Opposite and adjacent means that we are using tangent.

Let h be the height and x be the distance along the ground to the first measurement.
tan 52.8 = h / x
so h = x (tan 52.8)
And tan 34.9 = h / (x + 8)
so h = (x + 8)(tan 34.9)
This means that x (tan 52.8) = (x + 8)(tan 34.9). We need to isolate x.
Distribute: x (tan 52.8) = x (tan 34.9) + 8(tan 34.9)
Subtract: x (tan 52.8) - x (tan 34.9) = 8(tan 34.9)
Factor: x (tan 52.8 - tan 34.9) = 8(tan 34.9)
Divide: x = 8(tan 34.9) / (tan 52.8 - tan 34.9)
Calculate: x = 9.00371 = 9 meters
Use x to get h:
h = 9.00371(tan 52.8) = 11.8619
And the height of the survey instrument: 11.86 + 1.7 = 13.56 = 13.6 meters.

An amazing amount of work, but it was worth 6 points.
You lost credit if you forgot the 1.7 meters, used the wrong functions, or rounded in the middle of the problem so that your answer didn't round to 13.6

Oddly, if you multiplied 1.7 * 8 you get EXACTLY 13.6. If you wrote 13.6 with NO WORK WHATSOEVER, you got one point. If you wrote 1.7 * 8 = 13.6, you got ZERO POINTS for a totally incorrect response or a correct response found through a totally incorrect method. Those are the breaks.

END OF PART IV.

How did you do?

Monday, February 08, 2016

January 2016 New York Geometry (Common Core) Part 1

Sorry for the delays. These things happen.

Below are the questions with answers and explanations for Part 1 the Geometry (Common Core) Regents exam for January 2016. Part II questions appeared in a another post.

Part I

1. William is drawing pictures of cross sections of the right circular cone below. (image omitted)
Which drawing can not be a cross section of a cone?

(1) the square. You can make a slice through that cone and get an oval (or circle), a semicircle with a diameter on the bottom or even triangle if you split it vertically. You can't get a square.

2. An equation of a line perpendicular to the line represented by the equation y = -(1/2)x - 5 and passing through (6, -4) is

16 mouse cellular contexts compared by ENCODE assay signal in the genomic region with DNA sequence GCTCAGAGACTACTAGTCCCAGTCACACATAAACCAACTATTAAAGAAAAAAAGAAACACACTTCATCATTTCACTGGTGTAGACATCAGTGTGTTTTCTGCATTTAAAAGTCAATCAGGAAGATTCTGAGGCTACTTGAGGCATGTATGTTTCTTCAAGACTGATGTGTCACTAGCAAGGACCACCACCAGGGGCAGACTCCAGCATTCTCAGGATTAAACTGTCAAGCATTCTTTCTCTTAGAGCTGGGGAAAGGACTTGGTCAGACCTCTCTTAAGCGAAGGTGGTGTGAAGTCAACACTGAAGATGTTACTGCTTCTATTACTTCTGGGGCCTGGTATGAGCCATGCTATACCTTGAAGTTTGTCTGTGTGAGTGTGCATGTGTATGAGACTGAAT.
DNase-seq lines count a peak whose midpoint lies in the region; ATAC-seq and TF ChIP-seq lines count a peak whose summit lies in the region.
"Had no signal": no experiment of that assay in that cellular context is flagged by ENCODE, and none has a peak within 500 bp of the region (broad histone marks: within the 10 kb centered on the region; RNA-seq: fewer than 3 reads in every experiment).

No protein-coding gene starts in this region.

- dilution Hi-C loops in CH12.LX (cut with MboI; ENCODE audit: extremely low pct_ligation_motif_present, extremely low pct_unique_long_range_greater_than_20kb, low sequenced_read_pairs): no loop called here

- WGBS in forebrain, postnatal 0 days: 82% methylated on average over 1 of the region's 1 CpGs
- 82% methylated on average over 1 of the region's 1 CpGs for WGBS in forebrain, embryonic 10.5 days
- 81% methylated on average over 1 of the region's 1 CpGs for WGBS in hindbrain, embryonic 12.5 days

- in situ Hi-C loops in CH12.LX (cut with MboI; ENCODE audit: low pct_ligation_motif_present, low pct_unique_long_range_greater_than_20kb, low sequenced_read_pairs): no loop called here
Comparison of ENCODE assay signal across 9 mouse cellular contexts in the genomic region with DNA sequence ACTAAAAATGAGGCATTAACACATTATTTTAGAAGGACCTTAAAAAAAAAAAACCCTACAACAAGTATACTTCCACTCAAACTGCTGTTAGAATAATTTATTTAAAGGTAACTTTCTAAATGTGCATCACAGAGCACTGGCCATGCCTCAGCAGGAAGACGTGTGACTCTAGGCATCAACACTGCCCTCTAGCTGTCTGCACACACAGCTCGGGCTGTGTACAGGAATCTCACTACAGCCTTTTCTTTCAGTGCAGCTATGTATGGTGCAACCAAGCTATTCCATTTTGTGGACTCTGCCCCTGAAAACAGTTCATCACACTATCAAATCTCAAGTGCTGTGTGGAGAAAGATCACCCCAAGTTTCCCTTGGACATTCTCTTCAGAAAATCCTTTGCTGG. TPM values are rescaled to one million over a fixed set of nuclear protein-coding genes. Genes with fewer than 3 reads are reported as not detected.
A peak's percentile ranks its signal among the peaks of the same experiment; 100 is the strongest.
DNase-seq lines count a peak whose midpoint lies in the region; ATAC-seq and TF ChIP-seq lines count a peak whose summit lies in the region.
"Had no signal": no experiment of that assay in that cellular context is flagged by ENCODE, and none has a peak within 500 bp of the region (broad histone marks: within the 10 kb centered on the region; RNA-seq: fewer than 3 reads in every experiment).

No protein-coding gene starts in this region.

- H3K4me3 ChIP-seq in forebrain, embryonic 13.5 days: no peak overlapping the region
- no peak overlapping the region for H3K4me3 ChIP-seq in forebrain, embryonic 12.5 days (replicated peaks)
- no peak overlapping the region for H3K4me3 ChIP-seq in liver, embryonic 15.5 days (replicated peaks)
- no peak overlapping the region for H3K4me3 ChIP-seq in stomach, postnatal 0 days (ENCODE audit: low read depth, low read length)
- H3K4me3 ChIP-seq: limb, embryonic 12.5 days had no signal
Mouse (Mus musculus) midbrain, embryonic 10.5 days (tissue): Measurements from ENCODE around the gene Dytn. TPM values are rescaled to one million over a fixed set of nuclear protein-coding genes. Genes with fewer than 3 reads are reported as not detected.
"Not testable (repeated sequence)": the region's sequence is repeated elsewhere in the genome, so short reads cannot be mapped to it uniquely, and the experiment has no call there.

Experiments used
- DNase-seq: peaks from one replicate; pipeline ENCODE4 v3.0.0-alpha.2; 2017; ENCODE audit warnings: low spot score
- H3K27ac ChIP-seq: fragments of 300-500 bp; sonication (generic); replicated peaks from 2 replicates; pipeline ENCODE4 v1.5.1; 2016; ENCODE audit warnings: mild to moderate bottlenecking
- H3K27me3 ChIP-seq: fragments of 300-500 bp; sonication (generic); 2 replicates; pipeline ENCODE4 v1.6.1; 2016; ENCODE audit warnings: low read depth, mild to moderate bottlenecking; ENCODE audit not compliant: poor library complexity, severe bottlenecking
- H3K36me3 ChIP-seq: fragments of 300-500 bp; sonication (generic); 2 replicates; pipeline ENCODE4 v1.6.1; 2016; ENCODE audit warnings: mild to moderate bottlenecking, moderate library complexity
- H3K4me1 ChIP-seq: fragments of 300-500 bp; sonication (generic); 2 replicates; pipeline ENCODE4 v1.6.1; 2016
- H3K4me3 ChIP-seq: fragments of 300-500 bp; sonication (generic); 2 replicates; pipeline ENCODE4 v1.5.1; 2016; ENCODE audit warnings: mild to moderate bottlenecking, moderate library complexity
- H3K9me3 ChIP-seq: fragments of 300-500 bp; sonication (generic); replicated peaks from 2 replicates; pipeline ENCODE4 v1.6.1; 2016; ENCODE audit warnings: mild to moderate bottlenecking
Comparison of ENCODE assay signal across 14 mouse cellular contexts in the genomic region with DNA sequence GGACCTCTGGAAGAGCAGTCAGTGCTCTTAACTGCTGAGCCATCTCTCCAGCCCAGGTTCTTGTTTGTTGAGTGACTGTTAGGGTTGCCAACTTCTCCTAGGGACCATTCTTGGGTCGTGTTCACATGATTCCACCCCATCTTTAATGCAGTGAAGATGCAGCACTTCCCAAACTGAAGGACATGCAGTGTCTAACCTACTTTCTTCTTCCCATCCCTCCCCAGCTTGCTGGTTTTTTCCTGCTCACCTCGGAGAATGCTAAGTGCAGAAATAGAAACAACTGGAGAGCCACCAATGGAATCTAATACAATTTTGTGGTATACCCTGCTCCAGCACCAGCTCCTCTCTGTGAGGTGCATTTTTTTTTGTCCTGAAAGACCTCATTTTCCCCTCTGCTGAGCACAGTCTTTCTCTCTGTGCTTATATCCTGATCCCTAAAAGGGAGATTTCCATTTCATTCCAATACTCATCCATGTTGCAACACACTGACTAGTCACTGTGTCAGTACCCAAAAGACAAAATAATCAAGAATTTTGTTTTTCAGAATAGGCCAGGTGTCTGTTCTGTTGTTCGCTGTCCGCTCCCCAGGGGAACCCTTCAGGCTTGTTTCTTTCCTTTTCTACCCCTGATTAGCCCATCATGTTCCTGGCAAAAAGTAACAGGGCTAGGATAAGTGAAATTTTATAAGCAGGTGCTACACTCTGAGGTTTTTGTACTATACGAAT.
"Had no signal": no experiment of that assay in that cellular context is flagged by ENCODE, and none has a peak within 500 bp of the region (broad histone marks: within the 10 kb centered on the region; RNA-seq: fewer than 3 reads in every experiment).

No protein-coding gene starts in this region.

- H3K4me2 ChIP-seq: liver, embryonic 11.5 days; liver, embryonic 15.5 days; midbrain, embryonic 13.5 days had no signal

(4) y = 2x - 16. A line perpendicular to a line with a slope of -1/2 would have a slope of 2, so (1) and (2) are out. If you plug in 6 for x, -4 = 2(6) + b, b = -16.

3. In parallelogram QRST shown below, diagonal TR is drawn, U and V are points on TS and QR, respectively, and UV intersects TR at W.


If m<S = 60°, m<SRT = 83°, and m<TWU = 35°, what is m< WVQ?

(3) 72°. Look at quadrilateral QTWV, which has 360°. Angle Q = S = 60. Angle QTV = SRT = 83. Angle TWV = 180 - TWU = 180 - 35 = 145. 60 + 83 + 145 = 288. 360 = 288 = 72°.

4. A fish tank in the shape of a rectangular prism has dimensions of 14 inches, 16 inches, and 10 inches. The tank contains 1680 cubic inches of water. What percent of the fish tank is empty?

(2) 25. The volume of the tank is 14 * 16 * 10 = 2240. 2240 - 1680 = 560 gallons empty. 560 / 2240 = .25 = 25%

5. Which transformation would result in the perimeter of a triangle being different from the perimeter of its image?

(3) (x,y)--> (4x,4y). A dilation would change the distance between the vertices, and therefore the perimeter. Reflections and translations do not affect the size, so the image would have the same perimeter.

6. In the diagram below, FE bisects AC at B, and GE bisects BD at C.


Which statement is always true?

(1) AB = DC. Because of bisecting AB = BC and BC = CD. Therefore, AB = CD. We have no information about where points F or G are, so you cannot make any assumptions about those lines being bisected or the segments being equal.

7. As shown in the diagram below, a regular pyramid has a square base whose side measures 6 inches. (image omitted)
If the altitude of the pyramid measures 12 inches, its volume, in cubic inches, is

(2) 144. The Volume is (1/3)(Area of the Base)(height) = (1/3)(6 * 6)(12) = (12)(12) = 144.

8. Triangle ABC and triangle DEF are graphed on the set of axes below.


Which sequence of transformations maps triangle ABC onto triangle DEF?